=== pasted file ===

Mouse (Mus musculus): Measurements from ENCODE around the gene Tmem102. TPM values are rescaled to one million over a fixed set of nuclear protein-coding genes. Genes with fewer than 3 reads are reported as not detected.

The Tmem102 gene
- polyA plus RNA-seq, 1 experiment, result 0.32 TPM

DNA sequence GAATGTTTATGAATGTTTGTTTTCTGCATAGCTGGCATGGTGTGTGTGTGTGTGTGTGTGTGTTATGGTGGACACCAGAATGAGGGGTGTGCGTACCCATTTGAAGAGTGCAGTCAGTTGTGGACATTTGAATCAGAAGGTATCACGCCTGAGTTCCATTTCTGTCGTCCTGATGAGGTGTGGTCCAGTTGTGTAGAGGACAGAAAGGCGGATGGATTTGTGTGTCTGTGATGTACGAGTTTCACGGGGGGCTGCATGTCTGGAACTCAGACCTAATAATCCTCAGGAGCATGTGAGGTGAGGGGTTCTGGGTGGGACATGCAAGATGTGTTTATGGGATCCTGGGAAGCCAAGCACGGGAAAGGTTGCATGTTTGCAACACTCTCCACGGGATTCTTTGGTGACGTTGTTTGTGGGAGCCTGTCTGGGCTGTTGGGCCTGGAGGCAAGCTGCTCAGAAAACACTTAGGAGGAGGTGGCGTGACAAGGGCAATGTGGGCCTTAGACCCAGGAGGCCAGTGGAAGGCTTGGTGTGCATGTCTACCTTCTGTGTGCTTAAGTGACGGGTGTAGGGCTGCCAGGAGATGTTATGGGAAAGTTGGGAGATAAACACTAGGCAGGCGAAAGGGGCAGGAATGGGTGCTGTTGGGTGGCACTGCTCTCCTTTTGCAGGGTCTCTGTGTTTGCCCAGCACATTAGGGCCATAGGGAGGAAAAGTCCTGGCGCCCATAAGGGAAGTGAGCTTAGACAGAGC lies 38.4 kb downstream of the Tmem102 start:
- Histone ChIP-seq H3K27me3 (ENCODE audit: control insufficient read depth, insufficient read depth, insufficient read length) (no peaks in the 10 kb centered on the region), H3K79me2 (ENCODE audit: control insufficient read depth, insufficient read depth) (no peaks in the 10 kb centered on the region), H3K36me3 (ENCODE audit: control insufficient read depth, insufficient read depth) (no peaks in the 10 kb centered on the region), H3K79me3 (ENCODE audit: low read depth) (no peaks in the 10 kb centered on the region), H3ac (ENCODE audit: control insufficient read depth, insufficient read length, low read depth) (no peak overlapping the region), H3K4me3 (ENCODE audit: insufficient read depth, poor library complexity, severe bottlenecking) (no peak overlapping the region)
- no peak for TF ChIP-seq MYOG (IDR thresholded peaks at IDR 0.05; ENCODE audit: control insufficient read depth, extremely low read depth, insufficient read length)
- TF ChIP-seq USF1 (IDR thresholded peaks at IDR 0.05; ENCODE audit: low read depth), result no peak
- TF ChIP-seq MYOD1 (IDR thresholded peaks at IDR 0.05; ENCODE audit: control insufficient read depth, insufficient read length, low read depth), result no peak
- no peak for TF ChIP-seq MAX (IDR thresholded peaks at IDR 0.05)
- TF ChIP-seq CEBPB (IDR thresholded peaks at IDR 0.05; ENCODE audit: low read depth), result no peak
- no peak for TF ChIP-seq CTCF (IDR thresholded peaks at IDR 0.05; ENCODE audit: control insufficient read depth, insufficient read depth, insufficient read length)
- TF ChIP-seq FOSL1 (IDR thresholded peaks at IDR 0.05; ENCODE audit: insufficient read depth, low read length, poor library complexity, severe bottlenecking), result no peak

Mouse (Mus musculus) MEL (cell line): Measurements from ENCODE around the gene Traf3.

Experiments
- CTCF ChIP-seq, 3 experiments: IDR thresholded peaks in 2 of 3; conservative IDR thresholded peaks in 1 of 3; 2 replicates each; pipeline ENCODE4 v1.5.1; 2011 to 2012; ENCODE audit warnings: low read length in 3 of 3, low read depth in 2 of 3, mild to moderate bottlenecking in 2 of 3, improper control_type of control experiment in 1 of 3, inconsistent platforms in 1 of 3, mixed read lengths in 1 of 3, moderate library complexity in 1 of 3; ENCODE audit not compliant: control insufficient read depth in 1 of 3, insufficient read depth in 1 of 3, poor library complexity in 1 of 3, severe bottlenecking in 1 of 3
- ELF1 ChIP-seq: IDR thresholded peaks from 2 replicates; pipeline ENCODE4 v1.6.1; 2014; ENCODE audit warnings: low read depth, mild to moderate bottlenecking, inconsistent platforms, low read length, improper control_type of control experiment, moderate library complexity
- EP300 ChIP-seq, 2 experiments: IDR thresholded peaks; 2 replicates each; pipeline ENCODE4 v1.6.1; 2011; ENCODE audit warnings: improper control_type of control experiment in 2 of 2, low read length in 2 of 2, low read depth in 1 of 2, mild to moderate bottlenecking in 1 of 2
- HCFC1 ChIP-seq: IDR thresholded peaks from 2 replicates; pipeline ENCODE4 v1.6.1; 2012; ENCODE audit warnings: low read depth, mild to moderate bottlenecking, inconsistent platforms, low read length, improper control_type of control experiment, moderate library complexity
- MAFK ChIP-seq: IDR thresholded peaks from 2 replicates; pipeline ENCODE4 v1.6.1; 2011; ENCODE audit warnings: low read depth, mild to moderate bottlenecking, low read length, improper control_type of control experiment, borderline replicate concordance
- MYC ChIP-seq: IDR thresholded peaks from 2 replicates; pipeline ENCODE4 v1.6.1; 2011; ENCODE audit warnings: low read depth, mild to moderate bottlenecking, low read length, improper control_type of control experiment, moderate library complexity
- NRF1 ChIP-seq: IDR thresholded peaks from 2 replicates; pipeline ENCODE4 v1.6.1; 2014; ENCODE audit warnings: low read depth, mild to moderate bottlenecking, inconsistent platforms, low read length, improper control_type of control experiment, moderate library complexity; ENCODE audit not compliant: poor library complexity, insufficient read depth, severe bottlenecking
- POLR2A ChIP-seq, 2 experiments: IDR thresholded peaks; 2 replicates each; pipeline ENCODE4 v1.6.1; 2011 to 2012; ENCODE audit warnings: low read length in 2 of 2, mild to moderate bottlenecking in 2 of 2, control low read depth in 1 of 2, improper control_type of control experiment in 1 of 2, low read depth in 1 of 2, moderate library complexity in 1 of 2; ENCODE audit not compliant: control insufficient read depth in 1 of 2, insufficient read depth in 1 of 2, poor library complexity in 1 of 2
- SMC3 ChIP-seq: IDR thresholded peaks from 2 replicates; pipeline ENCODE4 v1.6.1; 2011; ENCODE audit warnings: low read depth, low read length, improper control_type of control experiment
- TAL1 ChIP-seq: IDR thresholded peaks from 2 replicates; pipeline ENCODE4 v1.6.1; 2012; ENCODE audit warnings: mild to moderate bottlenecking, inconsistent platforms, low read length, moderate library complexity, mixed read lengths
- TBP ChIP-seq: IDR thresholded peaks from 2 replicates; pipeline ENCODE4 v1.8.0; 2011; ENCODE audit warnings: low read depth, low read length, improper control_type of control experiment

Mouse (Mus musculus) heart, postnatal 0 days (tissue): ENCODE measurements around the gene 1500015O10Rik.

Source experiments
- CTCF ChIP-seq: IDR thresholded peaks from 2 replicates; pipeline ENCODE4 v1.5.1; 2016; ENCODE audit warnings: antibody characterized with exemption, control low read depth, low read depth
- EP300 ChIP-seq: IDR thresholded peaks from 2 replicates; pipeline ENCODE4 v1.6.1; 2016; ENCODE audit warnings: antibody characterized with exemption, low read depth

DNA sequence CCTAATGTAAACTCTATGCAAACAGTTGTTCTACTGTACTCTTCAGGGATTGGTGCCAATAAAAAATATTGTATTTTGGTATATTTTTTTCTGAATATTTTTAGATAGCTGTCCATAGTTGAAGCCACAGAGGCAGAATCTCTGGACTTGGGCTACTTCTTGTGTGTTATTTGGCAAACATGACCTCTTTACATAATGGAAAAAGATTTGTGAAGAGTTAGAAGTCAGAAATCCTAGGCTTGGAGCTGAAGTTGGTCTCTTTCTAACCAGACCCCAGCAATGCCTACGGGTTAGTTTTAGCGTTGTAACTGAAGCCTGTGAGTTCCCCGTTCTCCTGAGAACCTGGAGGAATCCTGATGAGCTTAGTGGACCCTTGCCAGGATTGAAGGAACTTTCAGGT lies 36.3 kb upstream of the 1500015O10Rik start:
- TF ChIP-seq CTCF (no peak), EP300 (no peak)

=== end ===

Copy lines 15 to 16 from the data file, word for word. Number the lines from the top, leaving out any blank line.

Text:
- CTCF ChIP-seq, 3 experiments: IDR thresholded peaks in 2 of 3; conservative IDR thresholded peaks in 1 of 3; 2 replicates each; pipeline ENCODE4 v1.5.1; 2011 to 2012; ENCODE audit warnings: low read length in 3 of 3, low read depth in 2 of 3, mild to moderate bottlenecking in 2 of 3, improper control_type of control experiment in 1 of 3, inconsistent platforms in 1 of 3, mixed read lengths in 1 of 3, moderate library complexity in 1 of 3; ENCODE audit not compliant: control insufficient read depth in 1 of 3, insufficient read depth in 1 of 3, poor library complexity in 1 of 3, severe bottlenecking in 1 of 3
- ELF1 ChIP-seq: IDR thresholded peaks from 2 replicates; pipeline ENCODE4 v1.6.1; 2014; ENCODE audit warnings: low read depth, mild to moderate bottlenecking, inconsistent platforms, low read length, improper control_type of control experiment, moderate library complexity